|Company Name||Ex Date||Purpose||Record Date|
|Axita Cotton Ltd||02 Jun 2023||Buy Back of Shares||02 Jun 2023|
What is share buyback?
Share buyback, also known as stock repurchase, is a corporate action where a company buys back its own shares from the market or from its shareholders. This means that the company is using its own funds to purchase some of its outstanding shares, reducing the total number of shares available in the market.
The purpose of a share buyback is often to boost shareholder value by increasing the earnings per share (EPS) and return on equity (ROE). By reducing the number of outstanding shares, the remaining shares become more valuable, which can increase the share price.
There are several reasons why a company may choose to implement a share buyback program:
- To return capital to shareholders: By buying back shares, the company can return excess cash to its shareholders instead of paying dividends.
- To improve financial ratios: By reducing the number of shares outstanding, the company’s earnings per share (EPS), price-to-earnings ratio (P/E ratio), and return on equity (ROE) may improve, which can make the company more attractive to investors.
- To defend against hostile takeovers: By buying back shares, the company can make it more difficult and expensive for a hostile acquirer to gain control of the company.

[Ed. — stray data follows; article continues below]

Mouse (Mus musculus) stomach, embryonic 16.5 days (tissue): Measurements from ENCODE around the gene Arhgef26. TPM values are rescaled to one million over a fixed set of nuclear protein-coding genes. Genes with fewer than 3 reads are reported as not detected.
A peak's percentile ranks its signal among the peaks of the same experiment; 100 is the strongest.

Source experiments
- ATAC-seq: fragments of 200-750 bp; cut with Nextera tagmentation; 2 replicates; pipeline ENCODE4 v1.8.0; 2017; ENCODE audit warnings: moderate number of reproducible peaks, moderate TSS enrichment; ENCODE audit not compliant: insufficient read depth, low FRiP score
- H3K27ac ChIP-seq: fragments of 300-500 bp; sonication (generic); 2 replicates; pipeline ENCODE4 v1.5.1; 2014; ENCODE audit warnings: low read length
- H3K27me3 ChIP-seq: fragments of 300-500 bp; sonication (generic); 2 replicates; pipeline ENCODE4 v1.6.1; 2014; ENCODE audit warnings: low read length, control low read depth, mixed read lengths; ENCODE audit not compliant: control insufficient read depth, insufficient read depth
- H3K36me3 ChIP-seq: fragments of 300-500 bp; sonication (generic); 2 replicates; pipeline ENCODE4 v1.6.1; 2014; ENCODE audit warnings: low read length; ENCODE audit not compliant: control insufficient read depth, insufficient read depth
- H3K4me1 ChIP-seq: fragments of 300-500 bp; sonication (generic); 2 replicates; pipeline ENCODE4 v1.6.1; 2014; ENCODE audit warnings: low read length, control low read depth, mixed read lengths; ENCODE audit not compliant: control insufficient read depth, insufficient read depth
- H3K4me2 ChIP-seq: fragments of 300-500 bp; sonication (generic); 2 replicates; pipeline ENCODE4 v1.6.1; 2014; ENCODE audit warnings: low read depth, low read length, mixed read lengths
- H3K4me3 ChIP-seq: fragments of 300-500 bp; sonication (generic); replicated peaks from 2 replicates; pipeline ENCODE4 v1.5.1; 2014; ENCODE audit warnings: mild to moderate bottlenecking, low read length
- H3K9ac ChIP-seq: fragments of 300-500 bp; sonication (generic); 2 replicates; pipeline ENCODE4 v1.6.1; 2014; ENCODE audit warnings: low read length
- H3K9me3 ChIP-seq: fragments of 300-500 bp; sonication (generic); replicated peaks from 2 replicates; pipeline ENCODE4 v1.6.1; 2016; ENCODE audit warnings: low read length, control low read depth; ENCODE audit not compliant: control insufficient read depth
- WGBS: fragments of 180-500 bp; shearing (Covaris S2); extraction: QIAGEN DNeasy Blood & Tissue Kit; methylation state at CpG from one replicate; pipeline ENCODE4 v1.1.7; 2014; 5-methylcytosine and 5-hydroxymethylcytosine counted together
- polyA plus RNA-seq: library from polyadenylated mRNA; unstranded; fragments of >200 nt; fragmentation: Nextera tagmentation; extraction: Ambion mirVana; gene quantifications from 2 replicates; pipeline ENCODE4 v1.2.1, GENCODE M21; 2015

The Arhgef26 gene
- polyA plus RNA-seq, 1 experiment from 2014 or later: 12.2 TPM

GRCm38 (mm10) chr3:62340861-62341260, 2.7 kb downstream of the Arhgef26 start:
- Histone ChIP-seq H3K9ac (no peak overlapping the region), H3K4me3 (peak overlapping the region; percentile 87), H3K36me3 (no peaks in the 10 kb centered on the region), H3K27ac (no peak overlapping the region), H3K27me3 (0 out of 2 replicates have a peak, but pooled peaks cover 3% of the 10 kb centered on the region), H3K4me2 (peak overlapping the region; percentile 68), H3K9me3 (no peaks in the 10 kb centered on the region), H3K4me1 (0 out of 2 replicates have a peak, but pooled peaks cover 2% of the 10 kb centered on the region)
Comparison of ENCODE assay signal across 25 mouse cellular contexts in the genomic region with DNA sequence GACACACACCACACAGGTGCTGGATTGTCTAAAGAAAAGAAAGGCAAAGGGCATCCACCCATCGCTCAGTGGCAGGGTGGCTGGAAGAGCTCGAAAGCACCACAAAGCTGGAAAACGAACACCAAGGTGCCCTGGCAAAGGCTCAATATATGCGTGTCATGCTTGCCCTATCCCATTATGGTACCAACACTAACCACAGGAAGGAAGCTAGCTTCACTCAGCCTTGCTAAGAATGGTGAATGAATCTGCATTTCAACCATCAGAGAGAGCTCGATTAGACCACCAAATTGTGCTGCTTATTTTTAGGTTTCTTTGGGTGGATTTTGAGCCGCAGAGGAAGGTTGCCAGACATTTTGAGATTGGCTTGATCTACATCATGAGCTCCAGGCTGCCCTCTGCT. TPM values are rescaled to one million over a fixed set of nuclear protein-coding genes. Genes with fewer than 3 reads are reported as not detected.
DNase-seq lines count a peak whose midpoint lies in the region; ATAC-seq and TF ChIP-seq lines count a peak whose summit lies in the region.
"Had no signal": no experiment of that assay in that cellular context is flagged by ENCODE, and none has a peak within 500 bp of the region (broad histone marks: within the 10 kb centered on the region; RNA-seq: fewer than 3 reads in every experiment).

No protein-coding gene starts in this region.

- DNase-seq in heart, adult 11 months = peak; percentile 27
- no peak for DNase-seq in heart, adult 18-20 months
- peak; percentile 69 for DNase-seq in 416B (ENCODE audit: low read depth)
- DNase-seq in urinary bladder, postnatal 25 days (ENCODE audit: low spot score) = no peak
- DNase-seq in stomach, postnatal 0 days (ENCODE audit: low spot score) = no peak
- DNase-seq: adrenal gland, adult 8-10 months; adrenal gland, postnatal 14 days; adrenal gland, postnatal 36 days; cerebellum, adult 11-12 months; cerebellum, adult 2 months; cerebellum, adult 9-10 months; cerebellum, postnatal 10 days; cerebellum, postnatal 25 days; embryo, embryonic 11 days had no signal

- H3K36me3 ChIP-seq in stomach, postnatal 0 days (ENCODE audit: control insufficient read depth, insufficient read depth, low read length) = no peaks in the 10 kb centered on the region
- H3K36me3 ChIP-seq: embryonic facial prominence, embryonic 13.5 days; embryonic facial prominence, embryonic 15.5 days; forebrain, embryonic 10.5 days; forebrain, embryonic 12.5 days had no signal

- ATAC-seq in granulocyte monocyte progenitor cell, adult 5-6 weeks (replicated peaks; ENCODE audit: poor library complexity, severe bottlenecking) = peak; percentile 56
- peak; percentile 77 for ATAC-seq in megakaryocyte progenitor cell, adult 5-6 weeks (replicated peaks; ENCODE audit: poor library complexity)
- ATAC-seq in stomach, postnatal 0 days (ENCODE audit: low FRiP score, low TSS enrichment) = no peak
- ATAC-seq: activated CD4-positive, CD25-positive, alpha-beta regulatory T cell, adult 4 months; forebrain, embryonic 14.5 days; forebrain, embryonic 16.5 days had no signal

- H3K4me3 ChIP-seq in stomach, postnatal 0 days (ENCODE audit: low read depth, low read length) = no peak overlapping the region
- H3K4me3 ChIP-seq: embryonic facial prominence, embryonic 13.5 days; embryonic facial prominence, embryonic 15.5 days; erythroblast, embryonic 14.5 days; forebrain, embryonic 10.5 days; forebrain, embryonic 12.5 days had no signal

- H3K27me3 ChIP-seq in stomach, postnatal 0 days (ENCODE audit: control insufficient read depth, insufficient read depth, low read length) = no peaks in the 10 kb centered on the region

- To support share price: By buying back shares, the company can provide support for the share price and signal to the market that it believes its shares are undervalued.
Types of Buybacks
There are two types of share buybacks: open-market buybacks and tender offer buybacks. In an open-market buyback, the company purchases its shares on the open market, just like any other investor. In a tender offer buyback, the company makes a public offer to purchase shares directly from its shareholders at a fixed price.
Share buybacks are subject to regulatory restrictions and disclosure requirements, and companies may need to obtain shareholder approval before implementing a buyback program. The decision to implement a share buyback program is typically made by the company’s board of directors, and the program may be announced through a press release or filing with the relevant regulatory authorities.